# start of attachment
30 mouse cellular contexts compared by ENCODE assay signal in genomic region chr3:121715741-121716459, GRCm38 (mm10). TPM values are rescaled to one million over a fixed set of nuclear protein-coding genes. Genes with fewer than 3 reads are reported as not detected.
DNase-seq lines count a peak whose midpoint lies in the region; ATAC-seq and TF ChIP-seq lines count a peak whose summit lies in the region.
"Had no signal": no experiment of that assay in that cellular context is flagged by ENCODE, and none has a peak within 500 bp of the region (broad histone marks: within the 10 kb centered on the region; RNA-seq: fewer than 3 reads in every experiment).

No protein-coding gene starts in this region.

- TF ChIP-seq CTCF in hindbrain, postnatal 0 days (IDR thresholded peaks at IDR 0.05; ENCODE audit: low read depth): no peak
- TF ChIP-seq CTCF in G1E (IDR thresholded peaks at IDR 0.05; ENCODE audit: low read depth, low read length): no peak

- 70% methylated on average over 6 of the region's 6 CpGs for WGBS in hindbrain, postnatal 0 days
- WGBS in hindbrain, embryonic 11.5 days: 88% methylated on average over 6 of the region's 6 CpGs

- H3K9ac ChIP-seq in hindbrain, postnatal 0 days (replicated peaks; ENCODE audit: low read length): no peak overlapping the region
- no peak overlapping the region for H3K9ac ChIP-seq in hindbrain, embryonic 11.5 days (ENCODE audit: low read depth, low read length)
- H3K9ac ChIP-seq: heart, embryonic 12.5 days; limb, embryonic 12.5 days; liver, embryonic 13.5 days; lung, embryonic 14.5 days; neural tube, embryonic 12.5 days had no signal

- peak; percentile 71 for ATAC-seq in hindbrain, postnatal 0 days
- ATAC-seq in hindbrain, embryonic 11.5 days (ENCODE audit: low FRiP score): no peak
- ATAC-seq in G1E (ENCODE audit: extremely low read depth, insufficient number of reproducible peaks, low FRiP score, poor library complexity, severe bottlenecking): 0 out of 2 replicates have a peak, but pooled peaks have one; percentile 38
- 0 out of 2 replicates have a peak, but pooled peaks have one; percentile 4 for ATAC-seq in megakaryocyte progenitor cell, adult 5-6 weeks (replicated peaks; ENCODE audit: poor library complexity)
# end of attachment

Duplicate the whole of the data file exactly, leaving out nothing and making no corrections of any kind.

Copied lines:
30 mouse cellular contexts compared by ENCODE assay signal in genomic region chr3:121715741-121716459, GRCm38 (mm10). TPM values are rescaled to one million over a fixed set of nuclear protein-coding genes. Genes with fewer than 3 reads are reported as not detected.
DNase-seq lines count a peak whose midpoint lies in the region; ATAC-seq and TF ChIP-seq lines count a peak whose summit lies in the region.
"Had no signal": no experiment of that assay in that cellular context is flagged by ENCODE, and none has a peak within 500 bp of the region (broad histone marks: within the 10 kb centered on the region; RNA-seq: fewer than 3 reads in every experiment).

No protein-coding gene starts in this region.

- TF ChIP-seq CTCF in hindbrain, postnatal 0 days (IDR thresholded peaks at IDR 0.05; ENCODE audit: low read depth): no peak
- TF ChIP-seq CTCF in G1E (IDR thresholded peaks at IDR 0.05; ENCODE audit: low read depth, low read length): no peak

- 70% methylated on average over 6 of the region's 6 CpGs for WGBS in hindbrain, postnatal 0 days
- WGBS in hindbrain, embryonic 11.5 days: 88% methylated on average over 6 of the region's 6 CpGs

- H3K9ac ChIP-seq in hindbrain, postnatal 0 days (replicated peaks; ENCODE audit: low read length): no peak overlapping the region
- no peak overlapping the region for H3K9ac ChIP-seq in hindbrain, embryonic 11.5 days (ENCODE audit: low read depth, low read length)
- H3K9ac ChIP-seq: heart, embryonic 12.5 days; limb, embryonic 12.5 days; liver, embryonic 13.5 days; lung, embryonic 14.5 days; neural tube, embryonic 12.5 days had no signal

- peak; percentile 71 for ATAC-seq in hindbrain, postnatal 0 days
- ATAC-seq in hindbrain, embryonic 11.5 days (ENCODE audit: low FRiP score): no peak
- ATAC-seq in G1E (ENCODE audit: extremely low read depth, insufficient number of reproducible peaks, low FRiP score, poor library complexity, severe bottlenecking): 0 out of 2 replicates have a peak, but pooled peaks have one; percentile 38
- 0 out of 2 replicates have a peak, but pooled peaks have one; percentile 4 for ATAC-seq in megakaryocyte progenitor cell, adult 5-6 weeks (replicated peaks; ENCODE audit: poor library complexity)